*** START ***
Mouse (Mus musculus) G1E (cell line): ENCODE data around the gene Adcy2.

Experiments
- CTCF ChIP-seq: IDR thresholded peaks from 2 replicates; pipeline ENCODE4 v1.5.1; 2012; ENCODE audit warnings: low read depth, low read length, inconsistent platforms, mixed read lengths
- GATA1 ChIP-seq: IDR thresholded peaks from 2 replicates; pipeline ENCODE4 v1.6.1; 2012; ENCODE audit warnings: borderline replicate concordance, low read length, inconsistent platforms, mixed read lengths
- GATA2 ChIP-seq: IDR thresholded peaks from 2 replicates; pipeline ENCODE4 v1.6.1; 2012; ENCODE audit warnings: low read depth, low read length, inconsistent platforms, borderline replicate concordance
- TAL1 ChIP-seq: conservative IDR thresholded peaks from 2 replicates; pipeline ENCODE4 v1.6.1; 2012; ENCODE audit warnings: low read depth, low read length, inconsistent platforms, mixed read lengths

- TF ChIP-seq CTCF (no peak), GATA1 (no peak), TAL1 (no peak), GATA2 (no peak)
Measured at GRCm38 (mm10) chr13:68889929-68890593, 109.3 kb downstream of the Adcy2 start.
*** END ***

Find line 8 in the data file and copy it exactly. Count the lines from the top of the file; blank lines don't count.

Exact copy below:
Measured at GRCm38 (mm10) chr13:68889929-68890593, 109.3 kb downstream of the Adcy2 start.